1918 Ivory Soap Advertisement

Source: American Cookery (February, 1918)

Based on this hundred-year-old advertisement, it looks like people used bar soap to wash dishes. According to Hunker, dishwashing detergents were invented during World War I and only came into common use during the mid-1900’s:

Soap was used for cleaning until 1916, when there was a shortage of fats needed to produce it during World War I. Because there was still a need for a cleaning product, synthetic versions were invented, which are now known as detergents.

There was also a movement towards using detergents because there was a need for a cleaning agent that did not leave behind a residue as soap did, especially on fabric. Upon their appearance, detergents became common products for cleaning dishes and clothing. While many people still used regular soap, by 1953 most households were using detergents.

23 thoughts on “1918 Ivory Soap Advertisement

    1. I can remember the flakes in the boxes. I used to use it when washing baby clothes. My memory is that it was supposed to gentler on baby’s skin than regular laundry detergents.

    1. I’d totally forgotten about that. Now that you mention it, I have very vague memories of making Ivory soap sculptures with my mother. I can’t remember exactly what we made, but I know that it was fun.

  1. My grandmother used ivory soap,I should say that’s all she used the bar and the detergent. Love the photo ad… I don’t think I looked so sweet doing dishes at that age.😁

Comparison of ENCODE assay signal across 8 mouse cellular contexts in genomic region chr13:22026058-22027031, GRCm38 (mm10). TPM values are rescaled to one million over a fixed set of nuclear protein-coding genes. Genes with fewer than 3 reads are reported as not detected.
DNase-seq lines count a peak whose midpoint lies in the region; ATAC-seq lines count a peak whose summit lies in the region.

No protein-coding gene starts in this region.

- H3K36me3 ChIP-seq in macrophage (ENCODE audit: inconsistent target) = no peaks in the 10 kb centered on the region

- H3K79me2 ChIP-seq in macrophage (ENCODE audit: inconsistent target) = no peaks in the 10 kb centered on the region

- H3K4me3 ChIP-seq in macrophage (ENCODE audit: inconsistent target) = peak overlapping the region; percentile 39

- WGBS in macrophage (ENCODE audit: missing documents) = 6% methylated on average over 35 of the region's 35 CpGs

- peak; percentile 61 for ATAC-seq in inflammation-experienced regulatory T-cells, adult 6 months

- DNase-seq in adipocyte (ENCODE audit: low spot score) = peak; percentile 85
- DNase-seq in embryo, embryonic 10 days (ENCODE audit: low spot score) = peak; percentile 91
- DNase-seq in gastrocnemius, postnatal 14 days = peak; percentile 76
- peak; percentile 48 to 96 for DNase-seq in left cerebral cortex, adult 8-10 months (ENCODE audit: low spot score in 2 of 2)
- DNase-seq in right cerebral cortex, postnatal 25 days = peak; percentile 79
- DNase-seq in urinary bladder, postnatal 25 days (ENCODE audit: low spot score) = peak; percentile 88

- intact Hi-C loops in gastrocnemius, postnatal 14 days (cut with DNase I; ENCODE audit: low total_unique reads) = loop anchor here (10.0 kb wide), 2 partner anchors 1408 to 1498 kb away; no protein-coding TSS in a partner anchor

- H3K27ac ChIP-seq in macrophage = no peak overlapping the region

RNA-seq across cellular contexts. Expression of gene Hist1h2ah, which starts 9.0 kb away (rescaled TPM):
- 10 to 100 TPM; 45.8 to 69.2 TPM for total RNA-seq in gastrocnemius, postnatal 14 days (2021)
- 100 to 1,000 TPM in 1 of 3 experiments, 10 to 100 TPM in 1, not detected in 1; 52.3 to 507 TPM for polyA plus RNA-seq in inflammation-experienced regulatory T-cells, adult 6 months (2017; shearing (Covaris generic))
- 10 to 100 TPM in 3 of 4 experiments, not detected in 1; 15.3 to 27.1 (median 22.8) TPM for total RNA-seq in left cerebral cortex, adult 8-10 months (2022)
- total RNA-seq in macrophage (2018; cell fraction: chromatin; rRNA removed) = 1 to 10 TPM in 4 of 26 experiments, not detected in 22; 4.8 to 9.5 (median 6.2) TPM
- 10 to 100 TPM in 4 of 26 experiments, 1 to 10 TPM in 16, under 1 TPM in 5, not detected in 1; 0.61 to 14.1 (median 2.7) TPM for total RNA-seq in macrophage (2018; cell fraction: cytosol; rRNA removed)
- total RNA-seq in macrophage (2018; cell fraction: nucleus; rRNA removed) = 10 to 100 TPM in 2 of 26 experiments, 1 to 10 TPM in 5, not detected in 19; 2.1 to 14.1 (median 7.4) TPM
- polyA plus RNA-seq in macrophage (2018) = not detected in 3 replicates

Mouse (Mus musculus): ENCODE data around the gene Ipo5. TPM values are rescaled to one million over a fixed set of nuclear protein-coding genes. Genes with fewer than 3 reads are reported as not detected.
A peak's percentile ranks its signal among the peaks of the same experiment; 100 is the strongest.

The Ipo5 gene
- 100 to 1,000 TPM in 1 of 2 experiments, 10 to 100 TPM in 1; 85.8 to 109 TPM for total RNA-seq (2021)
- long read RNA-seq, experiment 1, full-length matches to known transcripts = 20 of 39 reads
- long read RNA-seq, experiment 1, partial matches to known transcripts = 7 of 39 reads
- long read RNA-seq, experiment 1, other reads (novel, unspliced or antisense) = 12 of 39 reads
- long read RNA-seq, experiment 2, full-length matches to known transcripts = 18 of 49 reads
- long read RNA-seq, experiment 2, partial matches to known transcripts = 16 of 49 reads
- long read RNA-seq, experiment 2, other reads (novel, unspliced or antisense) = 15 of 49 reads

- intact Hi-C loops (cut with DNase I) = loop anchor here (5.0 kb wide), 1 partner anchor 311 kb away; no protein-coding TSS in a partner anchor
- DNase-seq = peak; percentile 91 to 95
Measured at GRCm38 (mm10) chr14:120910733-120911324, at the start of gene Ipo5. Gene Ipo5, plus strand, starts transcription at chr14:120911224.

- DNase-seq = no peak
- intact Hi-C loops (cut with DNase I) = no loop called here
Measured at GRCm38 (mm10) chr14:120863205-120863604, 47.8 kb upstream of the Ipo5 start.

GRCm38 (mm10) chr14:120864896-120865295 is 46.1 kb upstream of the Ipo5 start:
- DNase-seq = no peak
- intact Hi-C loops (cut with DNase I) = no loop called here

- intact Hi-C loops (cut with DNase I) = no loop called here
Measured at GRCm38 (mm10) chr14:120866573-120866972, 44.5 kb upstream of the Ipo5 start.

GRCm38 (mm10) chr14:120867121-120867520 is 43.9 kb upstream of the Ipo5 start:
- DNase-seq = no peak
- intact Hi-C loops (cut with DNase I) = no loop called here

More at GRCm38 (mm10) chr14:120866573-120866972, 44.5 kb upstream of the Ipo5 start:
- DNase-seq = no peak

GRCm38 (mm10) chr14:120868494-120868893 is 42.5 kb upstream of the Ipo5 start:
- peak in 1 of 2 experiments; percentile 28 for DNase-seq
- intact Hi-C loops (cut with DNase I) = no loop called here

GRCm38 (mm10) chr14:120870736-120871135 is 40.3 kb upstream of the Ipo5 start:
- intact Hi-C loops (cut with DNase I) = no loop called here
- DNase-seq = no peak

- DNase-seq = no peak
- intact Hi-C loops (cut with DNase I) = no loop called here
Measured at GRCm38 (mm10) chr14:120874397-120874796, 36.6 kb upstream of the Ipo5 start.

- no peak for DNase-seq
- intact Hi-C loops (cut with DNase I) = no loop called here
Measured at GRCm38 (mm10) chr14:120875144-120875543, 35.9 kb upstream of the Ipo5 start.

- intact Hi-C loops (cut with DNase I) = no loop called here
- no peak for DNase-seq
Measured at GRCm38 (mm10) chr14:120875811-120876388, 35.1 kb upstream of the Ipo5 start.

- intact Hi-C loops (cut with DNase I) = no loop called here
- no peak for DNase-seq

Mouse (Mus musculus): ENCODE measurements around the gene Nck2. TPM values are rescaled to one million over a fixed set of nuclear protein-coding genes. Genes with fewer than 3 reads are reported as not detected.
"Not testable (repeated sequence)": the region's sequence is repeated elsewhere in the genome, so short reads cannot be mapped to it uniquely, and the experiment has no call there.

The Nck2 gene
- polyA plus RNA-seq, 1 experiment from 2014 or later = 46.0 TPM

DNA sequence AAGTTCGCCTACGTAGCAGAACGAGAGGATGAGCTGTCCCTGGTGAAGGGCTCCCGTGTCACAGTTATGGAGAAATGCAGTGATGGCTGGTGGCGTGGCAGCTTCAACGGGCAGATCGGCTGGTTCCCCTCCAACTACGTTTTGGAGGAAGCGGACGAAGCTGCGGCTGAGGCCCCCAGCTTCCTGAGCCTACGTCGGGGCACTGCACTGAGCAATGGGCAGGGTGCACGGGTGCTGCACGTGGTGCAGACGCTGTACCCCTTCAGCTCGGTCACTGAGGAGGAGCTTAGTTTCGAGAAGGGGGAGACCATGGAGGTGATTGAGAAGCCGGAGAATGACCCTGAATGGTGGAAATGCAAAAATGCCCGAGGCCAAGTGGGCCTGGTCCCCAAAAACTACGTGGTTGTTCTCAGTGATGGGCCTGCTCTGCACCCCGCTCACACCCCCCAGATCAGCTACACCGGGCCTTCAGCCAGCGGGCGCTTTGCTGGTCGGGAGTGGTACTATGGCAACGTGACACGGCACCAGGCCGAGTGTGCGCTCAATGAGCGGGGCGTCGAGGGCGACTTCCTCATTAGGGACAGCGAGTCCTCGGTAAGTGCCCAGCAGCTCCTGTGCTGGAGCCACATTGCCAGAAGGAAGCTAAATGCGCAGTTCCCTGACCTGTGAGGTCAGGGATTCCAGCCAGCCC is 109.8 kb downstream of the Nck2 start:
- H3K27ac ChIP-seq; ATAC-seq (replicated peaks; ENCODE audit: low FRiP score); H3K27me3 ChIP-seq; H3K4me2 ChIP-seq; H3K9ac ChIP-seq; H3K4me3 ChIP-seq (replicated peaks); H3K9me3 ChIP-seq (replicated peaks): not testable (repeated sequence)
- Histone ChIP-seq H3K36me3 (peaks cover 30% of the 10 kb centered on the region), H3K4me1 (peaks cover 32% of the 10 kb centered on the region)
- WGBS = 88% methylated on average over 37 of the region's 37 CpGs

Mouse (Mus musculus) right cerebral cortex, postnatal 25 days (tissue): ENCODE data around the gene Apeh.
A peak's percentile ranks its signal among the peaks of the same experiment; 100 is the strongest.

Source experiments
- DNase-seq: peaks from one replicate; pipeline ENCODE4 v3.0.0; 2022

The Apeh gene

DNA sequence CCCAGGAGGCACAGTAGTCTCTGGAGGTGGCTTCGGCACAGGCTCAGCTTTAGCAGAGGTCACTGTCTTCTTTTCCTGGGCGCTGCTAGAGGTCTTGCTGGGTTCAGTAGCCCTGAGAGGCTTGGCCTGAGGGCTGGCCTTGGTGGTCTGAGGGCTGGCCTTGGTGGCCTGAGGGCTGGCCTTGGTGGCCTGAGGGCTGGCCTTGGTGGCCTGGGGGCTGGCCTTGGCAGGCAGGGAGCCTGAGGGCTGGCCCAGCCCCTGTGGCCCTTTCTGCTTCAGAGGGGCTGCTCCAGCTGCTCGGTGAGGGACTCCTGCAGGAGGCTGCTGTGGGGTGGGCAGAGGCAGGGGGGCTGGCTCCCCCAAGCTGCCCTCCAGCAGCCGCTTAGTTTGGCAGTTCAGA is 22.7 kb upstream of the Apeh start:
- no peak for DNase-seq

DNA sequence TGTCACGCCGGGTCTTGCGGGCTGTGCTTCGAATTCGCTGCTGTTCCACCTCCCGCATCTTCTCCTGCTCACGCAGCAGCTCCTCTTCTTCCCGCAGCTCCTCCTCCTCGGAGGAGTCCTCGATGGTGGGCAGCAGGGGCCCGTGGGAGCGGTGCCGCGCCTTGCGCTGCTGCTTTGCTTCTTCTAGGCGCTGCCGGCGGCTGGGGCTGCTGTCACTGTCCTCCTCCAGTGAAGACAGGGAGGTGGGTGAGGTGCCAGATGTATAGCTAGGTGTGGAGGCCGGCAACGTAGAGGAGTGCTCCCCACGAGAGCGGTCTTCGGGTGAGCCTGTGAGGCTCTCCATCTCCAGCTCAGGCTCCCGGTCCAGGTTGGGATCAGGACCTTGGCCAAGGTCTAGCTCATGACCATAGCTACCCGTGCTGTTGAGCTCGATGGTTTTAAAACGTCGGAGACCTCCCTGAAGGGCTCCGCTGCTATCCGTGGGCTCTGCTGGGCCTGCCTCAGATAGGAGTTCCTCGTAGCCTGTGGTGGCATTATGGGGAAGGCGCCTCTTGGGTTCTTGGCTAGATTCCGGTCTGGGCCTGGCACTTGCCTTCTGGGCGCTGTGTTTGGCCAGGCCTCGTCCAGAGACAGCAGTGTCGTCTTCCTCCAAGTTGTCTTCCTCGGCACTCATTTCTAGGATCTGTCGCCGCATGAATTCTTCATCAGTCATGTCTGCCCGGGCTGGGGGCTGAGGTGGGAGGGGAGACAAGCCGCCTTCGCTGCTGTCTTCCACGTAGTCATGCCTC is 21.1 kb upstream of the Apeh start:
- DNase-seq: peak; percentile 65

2. At one point back in the 60s or 70s I decided to give up detergents to spare the water supply. So I returned to soap (still available in boxes for dish washing.) What a difference. Everything was so scummy. I had to give up being virtuous and return to detergents.

  3. That’s something that people used bar soap to wash dishes. I’m very grateful for the choices we have now. Despite its claims of being so very pure, Ivory soap makes my nose itch.

  4. My mother was born in 1916 and was a young wife and mother during the 1930s and 40s. She had allergies to every kind of soap available at the time except the Ivory bar and it was used for everything in the house including doing dishes and shampooing. Ironically, I went to work for Procter & Gamble as a secretary in 1950 and one of the advertising executives asked what I used for shampoo. I was ashamed to say I used Ivory bar soap and instead named Drene, one of their popular shampoos at the time, but actually I preferred the Ivory I had used all my life.

    1. Your comment made me really focus on their facial expressions. It’s interesting how the the girl looks very sweet (but not exactly happy) and the mother appears to be overseeing the girl’s work while putting the dishes away. Doing dishes and other household chores could be so time-consuming back then. No wonder they weren’t smiling.

  5. My grandfather always washed his dishes with a bar of soap (after my grandmother died.) I just assumed that he didn’t know any better, but maybe he grew up watching his mother do the same? I always learn something interesting from your blog, thanks!

    1. I’ll bet you are right. After my mother died, some of the methods that my father used to prepare food seemed very old-fashioned (and I think that he was using methods that his mother had taught him as a child).

    1. Ad copywriters have a way with words. . . though Ivory must be a pretty good soap since it’s been around for more than a hundred years.

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